Flood, bushfire trauma in children sparks call for renewed disaster plans

10 May 2022: Australia must overhaul its natural disaster plans and responses to better protect young people from long-term trauma, according to world-leading children’s charity UNICEF Australia.
 
The call for action under the Vote4Kids Federal election plan comes as the recent floods, fires and droughts consistently highlighted the service gaps for young people when catastrophic events occur.
 
UNICEF Australia’s Chief Advocate for Children and Director of Australian Programs Nicole Breeze says disaster services that are tailored to the distinct needs of children and young people, and designed with them, will pave the way to a stronger recovery after extreme weather events.
 
“Emergencies affect everyone in the community but it’s children and young people who can be most vulnerable to long-lasting impacts, especially to their mental health, education, job opportunities and wellbeing,” says Ms Breeze.
 
“When disasters strike, it’s essential children and young people get the right support at the right time. This means tailoring responses to the needs of young people within these devastated communities, during and after disasters, so they can readily access support services, continue their education, receive mental health counselling, have a safe place to stay and play in the immediate aftermath, and be heard.”
 
Recently UNICEF Australia spoke with young people in flood-affected Lismore in NSW, who said some of the issues they struggled with in the emergency response there included:
forced to move far away for temporary housing; schools that took in students from flood-affected areas were not adequately resourced; limited transport options for families who had children at multiple schools; and lack of youth spaces in emergency shelters and recovery centres. 
When the Black Summer bushfires struck in 2019-20, two in five children were impacted. Ms Breeze pointed to the Bushfire Recovery Program, launched in the aftermath, as an effective approach to disaster response and preparation for children.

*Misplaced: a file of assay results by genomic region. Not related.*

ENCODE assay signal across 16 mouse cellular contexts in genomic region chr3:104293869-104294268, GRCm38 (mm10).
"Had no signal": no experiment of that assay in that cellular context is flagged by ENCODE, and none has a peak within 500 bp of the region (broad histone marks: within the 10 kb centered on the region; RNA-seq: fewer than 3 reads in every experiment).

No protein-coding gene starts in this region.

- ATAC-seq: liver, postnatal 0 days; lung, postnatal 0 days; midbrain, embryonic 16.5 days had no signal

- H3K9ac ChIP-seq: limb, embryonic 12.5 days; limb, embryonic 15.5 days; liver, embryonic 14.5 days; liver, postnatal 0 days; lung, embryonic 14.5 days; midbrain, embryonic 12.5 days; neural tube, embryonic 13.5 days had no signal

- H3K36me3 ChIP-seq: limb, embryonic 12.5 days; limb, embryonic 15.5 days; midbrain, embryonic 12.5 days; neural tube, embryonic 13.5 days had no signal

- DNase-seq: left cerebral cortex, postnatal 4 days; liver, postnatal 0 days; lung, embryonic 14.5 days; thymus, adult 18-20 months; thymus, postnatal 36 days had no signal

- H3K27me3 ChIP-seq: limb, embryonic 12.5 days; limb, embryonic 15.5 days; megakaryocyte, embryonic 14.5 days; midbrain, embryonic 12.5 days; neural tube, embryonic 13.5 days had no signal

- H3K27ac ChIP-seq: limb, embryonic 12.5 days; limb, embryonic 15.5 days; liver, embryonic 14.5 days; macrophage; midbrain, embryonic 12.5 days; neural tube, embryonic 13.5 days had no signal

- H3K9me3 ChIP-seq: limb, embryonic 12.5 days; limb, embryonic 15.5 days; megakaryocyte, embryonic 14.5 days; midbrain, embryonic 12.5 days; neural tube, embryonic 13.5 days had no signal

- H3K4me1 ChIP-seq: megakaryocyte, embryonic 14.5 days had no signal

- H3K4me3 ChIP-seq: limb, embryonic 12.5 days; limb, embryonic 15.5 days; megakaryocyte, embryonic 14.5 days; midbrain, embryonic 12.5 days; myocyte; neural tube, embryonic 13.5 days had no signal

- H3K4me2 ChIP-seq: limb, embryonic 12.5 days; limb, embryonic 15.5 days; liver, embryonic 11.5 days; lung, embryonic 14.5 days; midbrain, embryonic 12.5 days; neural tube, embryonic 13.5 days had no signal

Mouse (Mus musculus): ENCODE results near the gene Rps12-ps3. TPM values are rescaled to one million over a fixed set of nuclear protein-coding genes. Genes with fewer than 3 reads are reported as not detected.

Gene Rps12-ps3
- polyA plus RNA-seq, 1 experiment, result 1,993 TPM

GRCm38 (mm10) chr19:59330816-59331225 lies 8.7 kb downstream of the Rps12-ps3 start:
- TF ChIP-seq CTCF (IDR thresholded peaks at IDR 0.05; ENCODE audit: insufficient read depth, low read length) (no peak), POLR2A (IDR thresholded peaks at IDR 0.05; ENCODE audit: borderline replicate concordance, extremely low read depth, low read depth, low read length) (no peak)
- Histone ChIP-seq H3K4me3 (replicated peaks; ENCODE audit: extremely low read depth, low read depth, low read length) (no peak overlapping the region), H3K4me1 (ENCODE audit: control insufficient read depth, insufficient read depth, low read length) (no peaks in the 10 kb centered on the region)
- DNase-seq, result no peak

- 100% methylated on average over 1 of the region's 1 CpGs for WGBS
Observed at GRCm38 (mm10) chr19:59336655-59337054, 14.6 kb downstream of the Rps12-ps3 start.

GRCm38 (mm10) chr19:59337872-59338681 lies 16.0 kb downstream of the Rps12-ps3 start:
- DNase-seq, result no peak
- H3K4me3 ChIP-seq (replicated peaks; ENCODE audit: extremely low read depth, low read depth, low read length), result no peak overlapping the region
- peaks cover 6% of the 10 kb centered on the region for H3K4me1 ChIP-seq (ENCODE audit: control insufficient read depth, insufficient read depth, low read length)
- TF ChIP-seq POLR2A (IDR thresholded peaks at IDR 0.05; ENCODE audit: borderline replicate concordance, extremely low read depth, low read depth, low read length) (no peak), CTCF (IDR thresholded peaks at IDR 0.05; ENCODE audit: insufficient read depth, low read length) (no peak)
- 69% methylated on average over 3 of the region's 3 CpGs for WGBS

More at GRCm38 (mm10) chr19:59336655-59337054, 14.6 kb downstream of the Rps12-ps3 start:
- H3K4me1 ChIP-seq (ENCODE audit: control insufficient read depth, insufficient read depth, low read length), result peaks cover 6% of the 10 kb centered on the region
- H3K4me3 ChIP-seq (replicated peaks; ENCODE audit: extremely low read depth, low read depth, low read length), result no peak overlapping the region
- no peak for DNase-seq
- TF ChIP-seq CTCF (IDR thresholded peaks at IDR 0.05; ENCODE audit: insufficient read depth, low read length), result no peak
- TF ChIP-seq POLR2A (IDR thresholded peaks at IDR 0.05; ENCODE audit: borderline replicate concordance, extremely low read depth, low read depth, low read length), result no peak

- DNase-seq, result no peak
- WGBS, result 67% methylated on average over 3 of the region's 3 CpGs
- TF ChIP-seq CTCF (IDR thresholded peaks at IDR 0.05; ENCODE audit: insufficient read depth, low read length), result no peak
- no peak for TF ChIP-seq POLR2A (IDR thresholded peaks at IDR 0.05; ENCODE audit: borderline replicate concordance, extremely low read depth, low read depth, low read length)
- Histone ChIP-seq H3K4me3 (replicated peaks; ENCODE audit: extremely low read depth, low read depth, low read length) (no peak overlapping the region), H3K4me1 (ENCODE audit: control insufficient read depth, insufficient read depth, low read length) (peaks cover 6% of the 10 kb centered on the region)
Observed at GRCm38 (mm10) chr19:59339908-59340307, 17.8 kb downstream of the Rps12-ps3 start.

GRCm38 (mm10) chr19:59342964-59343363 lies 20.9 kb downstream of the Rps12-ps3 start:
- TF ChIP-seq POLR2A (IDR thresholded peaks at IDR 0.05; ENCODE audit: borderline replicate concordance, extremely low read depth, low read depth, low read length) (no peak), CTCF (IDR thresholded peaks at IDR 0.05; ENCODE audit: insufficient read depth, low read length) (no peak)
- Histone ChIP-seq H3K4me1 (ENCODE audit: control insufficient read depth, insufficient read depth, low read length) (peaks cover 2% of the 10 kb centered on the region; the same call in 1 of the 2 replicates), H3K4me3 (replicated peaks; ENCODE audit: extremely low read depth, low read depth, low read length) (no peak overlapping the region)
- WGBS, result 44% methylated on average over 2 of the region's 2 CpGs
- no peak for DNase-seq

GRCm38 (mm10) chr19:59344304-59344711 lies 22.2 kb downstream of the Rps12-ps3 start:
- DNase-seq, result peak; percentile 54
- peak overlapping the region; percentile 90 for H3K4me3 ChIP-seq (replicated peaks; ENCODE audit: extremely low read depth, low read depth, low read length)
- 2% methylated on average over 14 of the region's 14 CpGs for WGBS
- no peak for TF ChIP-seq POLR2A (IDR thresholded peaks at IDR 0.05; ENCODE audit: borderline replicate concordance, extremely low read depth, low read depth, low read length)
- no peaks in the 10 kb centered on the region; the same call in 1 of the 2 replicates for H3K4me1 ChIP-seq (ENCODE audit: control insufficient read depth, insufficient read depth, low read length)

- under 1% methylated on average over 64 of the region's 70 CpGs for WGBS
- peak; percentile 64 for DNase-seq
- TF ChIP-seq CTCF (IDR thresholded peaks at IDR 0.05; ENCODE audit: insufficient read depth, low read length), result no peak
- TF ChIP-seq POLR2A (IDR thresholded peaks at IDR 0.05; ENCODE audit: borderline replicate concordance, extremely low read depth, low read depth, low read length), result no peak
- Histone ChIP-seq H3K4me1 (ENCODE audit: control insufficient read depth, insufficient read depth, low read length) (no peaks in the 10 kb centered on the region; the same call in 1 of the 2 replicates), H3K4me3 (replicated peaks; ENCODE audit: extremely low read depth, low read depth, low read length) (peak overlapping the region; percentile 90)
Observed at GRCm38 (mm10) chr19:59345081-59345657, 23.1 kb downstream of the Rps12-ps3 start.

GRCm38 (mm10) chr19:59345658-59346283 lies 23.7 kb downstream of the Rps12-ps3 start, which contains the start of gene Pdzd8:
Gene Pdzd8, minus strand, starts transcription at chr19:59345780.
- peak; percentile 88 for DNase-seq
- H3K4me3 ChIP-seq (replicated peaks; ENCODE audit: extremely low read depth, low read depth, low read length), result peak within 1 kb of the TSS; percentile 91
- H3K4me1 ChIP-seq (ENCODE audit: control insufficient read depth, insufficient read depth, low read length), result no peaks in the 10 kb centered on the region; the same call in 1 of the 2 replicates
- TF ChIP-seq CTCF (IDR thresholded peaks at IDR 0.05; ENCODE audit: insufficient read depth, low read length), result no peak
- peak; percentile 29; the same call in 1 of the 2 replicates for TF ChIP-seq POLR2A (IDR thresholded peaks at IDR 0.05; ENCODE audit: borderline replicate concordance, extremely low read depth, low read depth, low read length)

The partnership program between UNICEF Australia and Royal Far West has so far provided about 3,000 children in more than 30 bushfire-affected communities with targeted therapy and learning programs to help build resilience and wellbeing.
 
An independent survey of parents, teachers and educators about the Bushfire Recovery Program found 77 per cent felt it had a positive impact on children, 68 per cent said their child’s problems were better since attending, and 96 per cent of parents and teachers said the program had helped in other ways such as through providing information or making problems more bearable.
 
“Community-based programs that bring together physical and mental health, education, and housing support services, all in one place, are a gamechanger for building disaster preparedness in young people and their families,” says Ms Breeze.
 
Twenty-two-year-old UNICEF Australia Young Ambassador Amber Anderson was 11 when the 2011 bushfires in Western Australia threatened her family’s farm in Margaret River and forced thousands of people to evacuate.
 
“Young people often rely on their families, teachers and people close to them, for information during disasters, but their specific needs can often be forgotten. Elevating children’s voices and offering clear, accessible information is the first step in protecting young people in a crisis,” says Ms Anderson.
 
As leading advocates for children and young people, UNICEF Australia’s Vote4Kids platform also calls for:
  • Creation of a National Youth Advisory Council to shape policies affecting young people;
  • Funding of local and targeted mental health support to help with recovery from impacts of natural disasters; and
  • Funding to fully implement the National Children’s Mental Health and Wellbeing Strategy released last year. 
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